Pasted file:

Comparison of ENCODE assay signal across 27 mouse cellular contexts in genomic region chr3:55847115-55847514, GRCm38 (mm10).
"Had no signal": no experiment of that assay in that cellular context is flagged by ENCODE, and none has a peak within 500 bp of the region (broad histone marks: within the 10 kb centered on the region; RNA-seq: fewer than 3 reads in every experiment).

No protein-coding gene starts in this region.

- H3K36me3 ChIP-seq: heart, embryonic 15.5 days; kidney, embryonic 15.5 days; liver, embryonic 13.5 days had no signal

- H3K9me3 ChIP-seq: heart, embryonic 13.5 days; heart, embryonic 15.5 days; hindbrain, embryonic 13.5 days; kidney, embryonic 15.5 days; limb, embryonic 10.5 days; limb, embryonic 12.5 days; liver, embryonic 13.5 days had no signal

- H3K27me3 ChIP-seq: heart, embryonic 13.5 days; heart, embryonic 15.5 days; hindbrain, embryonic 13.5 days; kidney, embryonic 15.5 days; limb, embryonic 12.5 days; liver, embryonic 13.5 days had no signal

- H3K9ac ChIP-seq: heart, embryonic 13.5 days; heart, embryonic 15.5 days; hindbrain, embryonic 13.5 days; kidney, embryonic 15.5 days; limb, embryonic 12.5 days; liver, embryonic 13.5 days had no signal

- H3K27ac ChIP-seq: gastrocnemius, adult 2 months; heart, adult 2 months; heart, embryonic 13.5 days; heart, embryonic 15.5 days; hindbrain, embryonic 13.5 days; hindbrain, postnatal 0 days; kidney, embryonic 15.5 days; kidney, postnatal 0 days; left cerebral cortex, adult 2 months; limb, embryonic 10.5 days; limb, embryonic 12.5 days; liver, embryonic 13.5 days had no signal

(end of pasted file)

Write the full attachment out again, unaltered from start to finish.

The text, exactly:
Comparison of ENCODE assay signal across 27 mouse cellular contexts in genomic region chr3:55847115-55847514, GRCm38 (mm10).
"Had no signal": no experiment of that assay in that cellular context is flagged by ENCODE, and none has a peak within 500 bp of the region (broad histone marks: within the 10 kb centered on the region; RNA-seq: fewer than 3 reads in every experiment).

No protein-coding gene starts in this region.

- H3K36me3 ChIP-seq: heart, embryonic 15.5 days; kidney, embryonic 15.5 days; liver, embryonic 13.5 days had no signal

- H3K9me3 ChIP-seq: heart, embryonic 13.5 days; heart, embryonic 15.5 days; hindbrain, embryonic 13.5 days; kidney, embryonic 15.5 days; limb, embryonic 10.5 days; limb, embryonic 12.5 days; liver, embryonic 13.5 days had no signal

- H3K27me3 ChIP-seq: heart, embryonic 13.5 days; heart, embryonic 15.5 days; hindbrain, embryonic 13.5 days; kidney, embryonic 15.5 days; limb, embryonic 12.5 days; liver, embryonic 13.5 days had no signal

- H3K9ac ChIP-seq: heart, embryonic 13.5 days; heart, embryonic 15.5 days; hindbrain, embryonic 13.5 days; kidney, embryonic 15.5 days; limb, embryonic 12.5 days; liver, embryonic 13.5 days had no signal

- H3K27ac ChIP-seq: gastrocnemius, adult 2 months; heart, adult 2 months; heart, embryonic 13.5 days; heart, embryonic 15.5 days; hindbrain, embryonic 13.5 days; hindbrain, postnatal 0 days; kidney, embryonic 15.5 days; kidney, postnatal 0 days; left cerebral cortex, adult 2 months; limb, embryonic 10.5 days; limb, embryonic 12.5 days; liver, embryonic 13.5 days had no signal